Apple Remote

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Apple Remote
Apple TV Remote.jpg
The second generation Apple Remote, released in October 2009
DeveloperApple Inc.
TypeA remote used to control the Apple TV, iPods and iPhones (with dock), and Macs with infrared ports
Release dateOctober 2005 (Original)
October 2009 (Current)
WebsiteApple — iMac — Front Row

The Apple Remote is a remote control device released in or after October 2005 by Apple Inc. for use with a number of its products which use infrared capabilities. The device was originally designed to interact with the Front Row media program on the iSight iMac G5 and is compatible with some later desktop and portable Macintosh computers. The first three generations of Apple TV used the Apple Remote as their primary control mechanism. It has now been replaced with the Siri Remote in the fourth generation. Prior to the Apple Remote, Apple produced several nameless IR remotes for products such as the Macintosh TV, TV tuner expansion boards, and the PowerCD drive.[1][2][3]


Original Apple Remote

The original Apple Remote was designed with six buttons and made of white plastic. Its shape and layout resembled the first-generation iPod Shuffle. A circular Play/Pause/Select button sat in the center of a larger four-button circle of (clockwise): Volume Up, Next/Fast-forward, Volume Down and Previous/Rewind. A separate Menu button was positioned below. The price was set at US$29.00.[4]

In October 2009, the remote was redesigned as a thinner and longer aluminum version. The new remote was released along with the 27 inch aluminum iMacs and multi-touch Magic Mouse. The Play/Pause button was moved out of the center of the directional buttons and put beside the Menu button (under the directional buttons). The symbols for the Volume Up/Down and Next/Fast-forward buttons were replaced with small dots, to make it clear that the buttons were also used to move up, down, left, and right within menus. All of the buttons became black and embossed within aluminum. Along with the new design, the price was dropped to US$19.99. The newer design also underwent a slight revision with the navigation ring. In a small percentage of older remotes, this ring was flush with the curvature of the remote's aluminum body. The more-common revision is bulged slightly; presumably so users can find the ring more easily by touch.

Replacement of the CR2032 battery in the original remote is done with a small pointed object such as a paper clip at the bottom right edge of the device, where the battery slides out on a tray. The newer version has the battery located behind a compartment in the middle of the device which is accessed by turning a coin in the compartment door's indent.[5]


The Apple Remote's original function was to enable navigation in Front Row, which allows users to browse and play music, view videos (DVDs and downloaded files) and browse photos. Although Front Row was removed from OS X 10.7 and later, some Apple software still works with the remote. It can still be used to control presentations in Apple Keynote (on both Intel Macs & PowerPC Macs), picture slide shows in iPhoto and Aperture, DVD films via DVD Player, and to play video and audio in iTunes and QuickTime. Other software that is still compatible includes Elgato's EyeTV 3.5, and VLC media player. The remote can also be used to run presentations in Microsoft PowerPoint 2008 or in Impress.

Other functions controlled by the remote can include putting a device into sleep mode, selecting a partition to boot from on startup, and ejecting optical disks.[6] A device can be configured to respond only to a particular remote.[7]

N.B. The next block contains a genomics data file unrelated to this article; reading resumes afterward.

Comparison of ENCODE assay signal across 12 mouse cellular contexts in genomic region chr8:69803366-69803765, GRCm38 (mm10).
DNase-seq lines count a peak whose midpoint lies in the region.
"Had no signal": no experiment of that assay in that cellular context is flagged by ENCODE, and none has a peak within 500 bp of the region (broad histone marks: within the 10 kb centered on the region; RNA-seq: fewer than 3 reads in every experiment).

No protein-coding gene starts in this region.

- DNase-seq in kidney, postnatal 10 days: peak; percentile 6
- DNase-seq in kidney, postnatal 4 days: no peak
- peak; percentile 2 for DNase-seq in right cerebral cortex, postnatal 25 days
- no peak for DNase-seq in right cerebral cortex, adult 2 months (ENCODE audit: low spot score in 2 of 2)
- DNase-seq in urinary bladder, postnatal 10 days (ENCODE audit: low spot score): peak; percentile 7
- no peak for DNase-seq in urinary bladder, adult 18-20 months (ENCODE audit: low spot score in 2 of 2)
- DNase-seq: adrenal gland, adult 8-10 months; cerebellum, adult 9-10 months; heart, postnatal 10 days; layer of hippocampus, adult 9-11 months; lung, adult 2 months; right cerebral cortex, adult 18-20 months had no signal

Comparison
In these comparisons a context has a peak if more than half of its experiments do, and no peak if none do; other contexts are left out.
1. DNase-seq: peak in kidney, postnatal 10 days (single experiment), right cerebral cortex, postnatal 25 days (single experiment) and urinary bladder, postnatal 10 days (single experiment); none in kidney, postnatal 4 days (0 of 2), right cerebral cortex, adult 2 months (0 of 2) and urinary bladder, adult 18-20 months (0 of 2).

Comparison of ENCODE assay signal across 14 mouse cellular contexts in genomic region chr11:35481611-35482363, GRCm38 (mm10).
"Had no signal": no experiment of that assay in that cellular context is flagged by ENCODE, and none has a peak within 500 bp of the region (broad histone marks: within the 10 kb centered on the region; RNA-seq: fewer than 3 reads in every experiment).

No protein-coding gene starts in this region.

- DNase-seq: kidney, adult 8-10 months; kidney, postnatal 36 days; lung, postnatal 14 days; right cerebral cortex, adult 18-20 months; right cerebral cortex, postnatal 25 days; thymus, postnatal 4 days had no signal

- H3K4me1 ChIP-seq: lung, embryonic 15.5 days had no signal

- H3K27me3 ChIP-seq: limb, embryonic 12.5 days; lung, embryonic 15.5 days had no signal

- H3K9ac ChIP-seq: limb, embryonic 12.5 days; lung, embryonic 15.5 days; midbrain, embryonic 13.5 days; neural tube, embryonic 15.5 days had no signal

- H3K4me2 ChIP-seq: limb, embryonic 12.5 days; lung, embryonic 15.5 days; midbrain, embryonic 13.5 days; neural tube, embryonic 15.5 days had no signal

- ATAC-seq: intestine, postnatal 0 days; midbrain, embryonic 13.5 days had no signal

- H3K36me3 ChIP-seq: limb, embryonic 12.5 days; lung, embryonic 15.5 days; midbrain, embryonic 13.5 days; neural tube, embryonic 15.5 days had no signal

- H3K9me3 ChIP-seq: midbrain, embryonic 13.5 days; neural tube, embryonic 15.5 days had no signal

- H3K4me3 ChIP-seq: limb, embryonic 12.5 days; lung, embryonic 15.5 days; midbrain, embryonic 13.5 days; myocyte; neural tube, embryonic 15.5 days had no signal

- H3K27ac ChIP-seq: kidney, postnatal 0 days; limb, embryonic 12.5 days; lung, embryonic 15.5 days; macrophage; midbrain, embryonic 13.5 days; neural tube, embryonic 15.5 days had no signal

An iPod placed in a dock featuring an IR sensor can be used with the remote for music and media control.[8] The remote's menu functionality does not work on the iPod. The Apple Remote can also be used to control the iPod Hi-Fi or third party devices tailored to it.[9]

Boot Camp[edit]

Starting with Boot Camp 1.2, the remote has had some functionality when a user is running Windows. If iTunes is installed on the Windows partition, pressing the Menu button on the remote will load the program. The remote's media controls also support Windows Media Player, as well as system volume control.[10] Other third party programs may also utilize the remote's capabilities; media applications such a foobar2000 and Media Player Classic allow users to control their functions via the remote. Applications must be in focus for the remote to control them. Boot Camp 5, the latest version of the software, also includes drivers for the remote control.[11]

iOS App[edit]

Apple offers a free 'Remote' app for iOS devices (available in the Apple App Store) which allows for wireless control of iTunes on Mac/Windows computers or the Apple TV.

The Fourth Generation Apple TV and the Siri Remote[edit]

Siri Remote on the Right

The Siri Remote was launched with the 4th Generation Apple TV in 2015. It uses both IR and Bluetooth to communicate with the Apple TV. The remote has a glass trackpad, dual microphones, 5 buttons for Menu, Home, Siri and Play/Pause, Volume up and down as 1 button and is the size of 2 buttons.[12] Additionally it has an accelerometer (IMU) and a gyroscope[13] which allows the remote to be used as a gaming controller for tvOS apps and games. The remote (unlike previous generations) uses a built-in rechargeable Lithium Polymer Battery that is charged through the lightning port at the bottom of the remote.[14] The Siri Remote is known as the Apple TV Remote in places that don't support Siri.[15]


Apple remote imac.JPG
Macintosh compatibility
Model Compatibility
MacBook Original - Mid 2009 (Except White Unibody)
MacBook Air Original - Mid 2009
MacBook Pro Original - Mid 2012 (Except Retina)
iMac[16] G5 iSight - September 2012